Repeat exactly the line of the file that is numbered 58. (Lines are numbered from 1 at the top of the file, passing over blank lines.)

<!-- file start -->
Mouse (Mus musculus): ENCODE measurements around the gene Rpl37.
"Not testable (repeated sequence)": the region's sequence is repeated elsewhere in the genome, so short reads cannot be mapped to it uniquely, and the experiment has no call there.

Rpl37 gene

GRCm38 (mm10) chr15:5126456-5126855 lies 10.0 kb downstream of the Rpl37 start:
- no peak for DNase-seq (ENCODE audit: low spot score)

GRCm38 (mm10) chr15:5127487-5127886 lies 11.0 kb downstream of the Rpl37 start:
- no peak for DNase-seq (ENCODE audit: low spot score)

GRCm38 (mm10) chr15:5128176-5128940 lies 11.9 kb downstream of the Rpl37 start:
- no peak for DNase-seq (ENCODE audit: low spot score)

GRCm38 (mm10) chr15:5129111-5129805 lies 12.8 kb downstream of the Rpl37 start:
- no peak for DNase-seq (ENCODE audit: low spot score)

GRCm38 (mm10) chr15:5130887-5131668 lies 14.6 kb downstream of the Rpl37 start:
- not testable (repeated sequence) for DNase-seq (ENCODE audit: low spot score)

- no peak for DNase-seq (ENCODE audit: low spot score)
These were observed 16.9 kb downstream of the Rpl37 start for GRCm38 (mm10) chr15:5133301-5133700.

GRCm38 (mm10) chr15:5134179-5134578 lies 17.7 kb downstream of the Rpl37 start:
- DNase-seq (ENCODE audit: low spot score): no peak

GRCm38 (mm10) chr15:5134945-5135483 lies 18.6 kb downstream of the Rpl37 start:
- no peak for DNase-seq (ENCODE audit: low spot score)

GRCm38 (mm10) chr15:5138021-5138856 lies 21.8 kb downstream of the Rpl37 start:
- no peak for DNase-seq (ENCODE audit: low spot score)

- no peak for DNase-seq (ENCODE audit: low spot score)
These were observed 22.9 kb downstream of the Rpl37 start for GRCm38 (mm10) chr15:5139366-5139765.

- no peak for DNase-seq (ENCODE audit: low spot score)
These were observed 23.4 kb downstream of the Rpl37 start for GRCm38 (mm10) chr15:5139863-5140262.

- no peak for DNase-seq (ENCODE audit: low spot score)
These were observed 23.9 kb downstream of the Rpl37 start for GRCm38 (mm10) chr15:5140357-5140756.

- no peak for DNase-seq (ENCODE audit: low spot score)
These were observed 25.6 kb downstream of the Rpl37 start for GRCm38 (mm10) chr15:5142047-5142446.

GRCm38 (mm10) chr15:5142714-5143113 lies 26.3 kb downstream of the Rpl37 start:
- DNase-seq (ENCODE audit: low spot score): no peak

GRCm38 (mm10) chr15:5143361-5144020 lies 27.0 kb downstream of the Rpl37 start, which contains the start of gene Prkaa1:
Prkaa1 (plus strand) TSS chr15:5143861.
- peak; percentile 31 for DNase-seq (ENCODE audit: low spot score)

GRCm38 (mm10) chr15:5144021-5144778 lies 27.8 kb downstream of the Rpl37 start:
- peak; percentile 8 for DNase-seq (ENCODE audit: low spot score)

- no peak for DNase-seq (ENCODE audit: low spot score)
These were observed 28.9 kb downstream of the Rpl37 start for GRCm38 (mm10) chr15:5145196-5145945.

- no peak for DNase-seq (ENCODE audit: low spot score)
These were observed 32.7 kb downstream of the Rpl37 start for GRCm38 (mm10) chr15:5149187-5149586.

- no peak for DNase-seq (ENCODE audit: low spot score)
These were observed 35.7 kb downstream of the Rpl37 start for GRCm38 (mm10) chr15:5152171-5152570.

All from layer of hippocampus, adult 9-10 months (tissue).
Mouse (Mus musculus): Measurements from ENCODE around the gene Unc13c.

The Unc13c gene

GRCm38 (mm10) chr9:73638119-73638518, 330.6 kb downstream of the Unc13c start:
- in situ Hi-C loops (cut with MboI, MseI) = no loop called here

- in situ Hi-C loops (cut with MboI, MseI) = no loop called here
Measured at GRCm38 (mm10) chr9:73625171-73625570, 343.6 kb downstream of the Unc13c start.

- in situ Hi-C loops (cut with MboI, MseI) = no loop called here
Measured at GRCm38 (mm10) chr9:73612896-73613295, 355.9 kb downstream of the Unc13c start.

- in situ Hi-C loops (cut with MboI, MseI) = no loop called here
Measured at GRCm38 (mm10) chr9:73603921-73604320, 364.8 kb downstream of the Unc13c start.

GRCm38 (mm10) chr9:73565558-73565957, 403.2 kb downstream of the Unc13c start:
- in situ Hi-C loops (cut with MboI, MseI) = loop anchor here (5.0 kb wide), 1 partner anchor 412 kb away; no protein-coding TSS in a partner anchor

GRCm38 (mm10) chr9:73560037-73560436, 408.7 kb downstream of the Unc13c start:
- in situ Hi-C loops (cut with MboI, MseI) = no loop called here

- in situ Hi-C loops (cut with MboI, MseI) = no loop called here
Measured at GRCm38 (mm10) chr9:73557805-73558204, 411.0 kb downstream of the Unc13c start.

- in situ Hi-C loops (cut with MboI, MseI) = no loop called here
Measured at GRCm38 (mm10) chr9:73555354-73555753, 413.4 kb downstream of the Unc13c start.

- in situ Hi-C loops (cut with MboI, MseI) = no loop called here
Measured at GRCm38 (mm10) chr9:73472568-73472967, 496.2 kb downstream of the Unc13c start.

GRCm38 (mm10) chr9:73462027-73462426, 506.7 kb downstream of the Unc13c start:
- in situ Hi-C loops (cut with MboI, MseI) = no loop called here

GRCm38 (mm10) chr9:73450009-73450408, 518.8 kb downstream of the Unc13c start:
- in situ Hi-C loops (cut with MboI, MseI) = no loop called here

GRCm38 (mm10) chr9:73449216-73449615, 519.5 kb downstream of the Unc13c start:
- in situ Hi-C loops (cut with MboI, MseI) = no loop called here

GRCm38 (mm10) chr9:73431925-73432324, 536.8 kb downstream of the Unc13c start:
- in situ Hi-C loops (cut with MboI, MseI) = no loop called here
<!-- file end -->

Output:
- in situ Hi-C loops (cut with MboI, MseI) = no loop called here